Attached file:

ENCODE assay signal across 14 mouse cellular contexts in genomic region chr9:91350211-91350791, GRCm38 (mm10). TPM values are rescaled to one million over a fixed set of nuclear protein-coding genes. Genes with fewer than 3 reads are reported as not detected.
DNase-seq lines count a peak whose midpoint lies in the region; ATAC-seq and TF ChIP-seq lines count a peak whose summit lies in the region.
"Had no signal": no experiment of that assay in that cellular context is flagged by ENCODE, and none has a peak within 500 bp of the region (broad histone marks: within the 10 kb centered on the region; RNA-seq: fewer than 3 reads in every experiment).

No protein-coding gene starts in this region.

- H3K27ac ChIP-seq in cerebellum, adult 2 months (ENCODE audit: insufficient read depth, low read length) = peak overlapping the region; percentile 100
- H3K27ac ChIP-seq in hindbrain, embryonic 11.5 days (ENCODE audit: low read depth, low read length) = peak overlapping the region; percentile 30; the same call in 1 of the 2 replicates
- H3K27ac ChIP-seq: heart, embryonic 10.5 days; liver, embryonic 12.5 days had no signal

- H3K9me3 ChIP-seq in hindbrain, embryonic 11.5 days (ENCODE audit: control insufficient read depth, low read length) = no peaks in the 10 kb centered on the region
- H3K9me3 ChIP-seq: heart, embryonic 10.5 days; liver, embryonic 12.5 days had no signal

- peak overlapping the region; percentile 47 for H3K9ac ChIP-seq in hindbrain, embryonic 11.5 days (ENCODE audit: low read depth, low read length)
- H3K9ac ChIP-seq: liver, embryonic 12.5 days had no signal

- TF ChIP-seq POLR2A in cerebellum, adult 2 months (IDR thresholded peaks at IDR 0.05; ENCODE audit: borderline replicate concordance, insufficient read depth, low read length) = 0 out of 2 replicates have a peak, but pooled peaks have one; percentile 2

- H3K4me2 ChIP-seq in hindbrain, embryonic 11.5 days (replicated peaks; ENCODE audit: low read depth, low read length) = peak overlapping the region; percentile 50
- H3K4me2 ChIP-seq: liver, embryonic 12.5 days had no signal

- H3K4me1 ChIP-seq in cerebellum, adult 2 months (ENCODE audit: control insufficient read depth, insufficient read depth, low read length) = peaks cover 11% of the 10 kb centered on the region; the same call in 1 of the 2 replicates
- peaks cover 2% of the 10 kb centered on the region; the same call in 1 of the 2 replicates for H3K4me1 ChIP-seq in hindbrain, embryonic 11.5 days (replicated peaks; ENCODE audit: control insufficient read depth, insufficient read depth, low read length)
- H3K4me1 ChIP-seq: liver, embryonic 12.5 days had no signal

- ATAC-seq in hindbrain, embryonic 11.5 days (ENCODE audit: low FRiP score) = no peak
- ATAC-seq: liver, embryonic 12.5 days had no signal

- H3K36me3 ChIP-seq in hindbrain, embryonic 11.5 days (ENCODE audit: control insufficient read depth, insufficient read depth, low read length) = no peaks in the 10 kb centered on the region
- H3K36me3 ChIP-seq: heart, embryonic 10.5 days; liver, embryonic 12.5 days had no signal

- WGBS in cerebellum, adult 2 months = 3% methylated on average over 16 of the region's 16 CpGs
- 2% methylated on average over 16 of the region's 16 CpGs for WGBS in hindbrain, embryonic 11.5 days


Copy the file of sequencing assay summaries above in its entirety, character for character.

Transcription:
ENCODE assay signal across 14 mouse cellular contexts in genomic region chr9:91350211-91350791, GRCm38 (mm10). TPM values are rescaled to one million over a fixed set of nuclear protein-coding genes. Genes with fewer than 3 reads are reported as not detected.
DNase-seq lines count a peak whose midpoint lies in the region; ATAC-seq and TF ChIP-seq lines count a peak whose summit lies in the region.
"Had no signal": no experiment of that assay in that cellular context is flagged by ENCODE, and none has a peak within 500 bp of the region (broad histone marks: within the 10 kb centered on the region; RNA-seq: fewer than 3 reads in every experiment).

No protein-coding gene starts in this region.

- H3K27ac ChIP-seq in cerebellum, adult 2 months (ENCODE audit: insufficient read depth, low read length) = peak overlapping the region; percentile 100
- H3K27ac ChIP-seq in hindbrain, embryonic 11.5 days (ENCODE audit: low read depth, low read length) = peak overlapping the region; percentile 30; the same call in 1 of the 2 replicates
- H3K27ac ChIP-seq: heart, embryonic 10.5 days; liver, embryonic 12.5 days had no signal

- H3K9me3 ChIP-seq in hindbrain, embryonic 11.5 days (ENCODE audit: control insufficient read depth, low read length) = no peaks in the 10 kb centered on the region
- H3K9me3 ChIP-seq: heart, embryonic 10.5 days; liver, embryonic 12.5 days had no signal

- peak overlapping the region; percentile 47 for H3K9ac ChIP-seq in hindbrain, embryonic 11.5 days (ENCODE audit: low read depth, low read length)
- H3K9ac ChIP-seq: liver, embryonic 12.5 days had no signal

- TF ChIP-seq POLR2A in cerebellum, adult 2 months (IDR thresholded peaks at IDR 0.05; ENCODE audit: borderline replicate concordance, insufficient read depth, low read length) = 0 out of 2 replicates have a peak, but pooled peaks have one; percentile 2

- H3K4me2 ChIP-seq in hindbrain, embryonic 11.5 days (replicated peaks; ENCODE audit: low read depth, low read length) = peak overlapping the region; percentile 50
- H3K4me2 ChIP-seq: liver, embryonic 12.5 days had no signal

- H3K4me1 ChIP-seq in cerebellum, adult 2 months (ENCODE audit: control insufficient read depth, insufficient read depth, low read length) = peaks cover 11% of the 10 kb centered on the region; the same call in 1 of the 2 replicates
- peaks cover 2% of the 10 kb centered on the region; the same call in 1 of the 2 replicates for H3K4me1 ChIP-seq in hindbrain, embryonic 11.5 days (replicated peaks; ENCODE audit: control insufficient read depth, insufficient read depth, low read length)
- H3K4me1 ChIP-seq: liver, embryonic 12.5 days had no signal

- ATAC-seq in hindbrain, embryonic 11.5 days (ENCODE audit: low FRiP score) = no peak
- ATAC-seq: liver, embryonic 12.5 days had no signal

- H3K36me3 ChIP-seq in hindbrain, embryonic 11.5 days (ENCODE audit: control insufficient read depth, insufficient read depth, low read length) = no peaks in the 10 kb centered on the region
- H3K36me3 ChIP-seq: heart, embryonic 10.5 days; liver, embryonic 12.5 days had no signal

- WGBS in cerebellum, adult 2 months = 3% methylated on average over 16 of the region's 16 CpGs
- 2% methylated on average over 16 of the region's 16 CpGs for WGBS in hindbrain, embryonic 11.5 days